Finally, let's go smaller still. How many of us have been criticized by another Christian or been critical of one ourselves? I am guilty of this as well. It is so easy to do! We as people are so quick to judge, but THAT IS NOT OUR JOB!!! Over and over again Scripture talks about this issue. It is God who judges. We are commanded, first and foremost, to love--both God and others. Judgment, I have found, very rarely comes when love is at the forefront of my mind. Even in the case of sin (not gray areas), no one responds well to judgment. Just tonight I had a little example of this. I have a teenage friend that calls me Mom and Karl, Dad. She is very precious to us. Recently, she got in trouble with the law. She has just lately come back into our lives, so I didn't realize this. She didn't want to talk about it because she didn't want me to "nag." I said to her, "Do you know what you did was wrong?" "Yes," she replied. "Okay, then. No nagging required." "You're so sweet," she simply responded. I think the lack of judgment (demonstrated by not "nagging") spoke volumes to her.
Again, in the case of clear sin, most people know what they're doing/did is wrong. They don't need us to remind them. Of course, there are exceptions to this statement. There are times when, out of love, God may lead you to speak with someone dear to you about choices they're making that seem to be leading them down a dark path. We need the Body of Christ. I just believe far too often we speak out of self-righteousness or pride or fear or jealousy instead of out of love. When this is done, our words don't help people "see the error of their ways" and lead them back to the Lord, they drive them further away. And this isn't even addressing all the gray issues out there! For me, I think with gray issues, you keep your thoughts to yourself, unless asked. If the person isn't a believer, they don't want your unsollicited opinion on choices they're making that you disagree with. If they are believers, then they have the Holy Spirit within them to help with these very questions that may have different answers for different people. I believe God regularly leads one Christian to do one thing and another to do something totally different--even opposite! He is that big, powerful, and creative! We need to worry about our own obedience to our God, not everyone else's. So, if we say we trust Him, maybe we need to start acting like it, not just in matters of our own lives, but also those matters involving others. I, for one, think doing this will make things a lot less complicated.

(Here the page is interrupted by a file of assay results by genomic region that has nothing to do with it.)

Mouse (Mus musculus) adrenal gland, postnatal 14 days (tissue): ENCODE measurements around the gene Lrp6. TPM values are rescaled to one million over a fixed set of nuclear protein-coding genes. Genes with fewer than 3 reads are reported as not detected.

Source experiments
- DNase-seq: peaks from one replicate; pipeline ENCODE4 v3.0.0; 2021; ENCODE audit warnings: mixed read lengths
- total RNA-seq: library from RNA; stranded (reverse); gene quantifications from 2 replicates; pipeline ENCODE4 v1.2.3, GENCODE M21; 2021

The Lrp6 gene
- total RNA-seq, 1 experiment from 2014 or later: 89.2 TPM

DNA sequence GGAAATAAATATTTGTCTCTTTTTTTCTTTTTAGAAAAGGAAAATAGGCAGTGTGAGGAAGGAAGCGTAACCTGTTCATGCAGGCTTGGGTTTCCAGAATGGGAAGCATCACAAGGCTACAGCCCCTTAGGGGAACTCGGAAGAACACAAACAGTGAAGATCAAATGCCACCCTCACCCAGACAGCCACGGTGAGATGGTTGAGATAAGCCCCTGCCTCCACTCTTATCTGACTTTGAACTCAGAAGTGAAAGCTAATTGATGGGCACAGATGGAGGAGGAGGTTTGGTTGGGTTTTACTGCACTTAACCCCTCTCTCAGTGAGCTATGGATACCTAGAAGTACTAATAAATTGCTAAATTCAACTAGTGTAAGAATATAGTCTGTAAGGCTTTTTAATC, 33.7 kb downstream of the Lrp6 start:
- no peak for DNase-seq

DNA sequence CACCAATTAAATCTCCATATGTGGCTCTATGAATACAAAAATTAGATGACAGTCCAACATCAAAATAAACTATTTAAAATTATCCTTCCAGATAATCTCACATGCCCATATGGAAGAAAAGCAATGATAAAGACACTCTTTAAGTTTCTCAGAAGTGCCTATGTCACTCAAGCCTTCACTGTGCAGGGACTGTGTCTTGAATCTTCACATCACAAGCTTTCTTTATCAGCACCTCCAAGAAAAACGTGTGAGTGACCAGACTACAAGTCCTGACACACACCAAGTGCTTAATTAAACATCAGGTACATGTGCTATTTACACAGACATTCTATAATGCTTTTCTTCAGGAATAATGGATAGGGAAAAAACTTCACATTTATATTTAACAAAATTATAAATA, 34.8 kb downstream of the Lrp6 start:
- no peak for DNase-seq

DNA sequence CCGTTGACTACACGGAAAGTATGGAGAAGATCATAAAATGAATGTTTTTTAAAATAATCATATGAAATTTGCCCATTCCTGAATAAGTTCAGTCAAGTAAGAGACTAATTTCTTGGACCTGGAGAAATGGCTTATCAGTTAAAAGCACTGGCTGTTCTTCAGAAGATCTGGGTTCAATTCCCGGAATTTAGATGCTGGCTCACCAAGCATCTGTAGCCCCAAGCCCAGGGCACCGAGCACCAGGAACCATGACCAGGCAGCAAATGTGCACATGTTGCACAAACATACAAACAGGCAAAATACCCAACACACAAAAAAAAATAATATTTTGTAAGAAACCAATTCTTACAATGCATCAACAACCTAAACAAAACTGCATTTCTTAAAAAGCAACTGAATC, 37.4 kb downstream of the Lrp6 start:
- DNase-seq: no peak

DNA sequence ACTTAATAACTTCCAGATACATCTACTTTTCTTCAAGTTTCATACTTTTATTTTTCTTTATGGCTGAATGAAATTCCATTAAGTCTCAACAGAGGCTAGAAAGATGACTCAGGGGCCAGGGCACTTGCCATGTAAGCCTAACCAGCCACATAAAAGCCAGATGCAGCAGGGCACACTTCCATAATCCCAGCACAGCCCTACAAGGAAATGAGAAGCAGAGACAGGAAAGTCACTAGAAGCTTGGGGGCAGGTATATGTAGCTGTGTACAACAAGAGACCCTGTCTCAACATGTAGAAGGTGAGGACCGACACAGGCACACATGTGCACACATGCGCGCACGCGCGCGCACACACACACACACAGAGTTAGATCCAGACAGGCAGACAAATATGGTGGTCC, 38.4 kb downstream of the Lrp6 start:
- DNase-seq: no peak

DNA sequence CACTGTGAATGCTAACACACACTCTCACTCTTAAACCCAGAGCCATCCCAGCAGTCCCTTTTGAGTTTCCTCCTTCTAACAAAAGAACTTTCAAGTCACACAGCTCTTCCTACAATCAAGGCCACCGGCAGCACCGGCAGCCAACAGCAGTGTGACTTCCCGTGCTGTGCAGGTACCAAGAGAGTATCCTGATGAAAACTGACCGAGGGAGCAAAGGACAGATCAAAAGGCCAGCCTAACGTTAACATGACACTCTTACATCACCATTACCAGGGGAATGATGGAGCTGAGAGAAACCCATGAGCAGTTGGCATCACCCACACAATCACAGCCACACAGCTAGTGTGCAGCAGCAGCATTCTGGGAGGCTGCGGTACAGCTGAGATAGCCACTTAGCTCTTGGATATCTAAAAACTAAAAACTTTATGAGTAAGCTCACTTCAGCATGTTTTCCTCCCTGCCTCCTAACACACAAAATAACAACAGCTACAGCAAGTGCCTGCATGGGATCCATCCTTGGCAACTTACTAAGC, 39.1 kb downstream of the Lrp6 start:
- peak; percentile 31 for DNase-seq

This isn't meant to be a monologue. I would love to hear feedback from people. Examples, stories....it can be like a big *Encounter by way of the blogosphere....I can't wait to hear what people have to contribute!
*Encounter is Karl's Tuesday night service that besides having a worship and teaching component, has dialogue at tables interwoven throughout.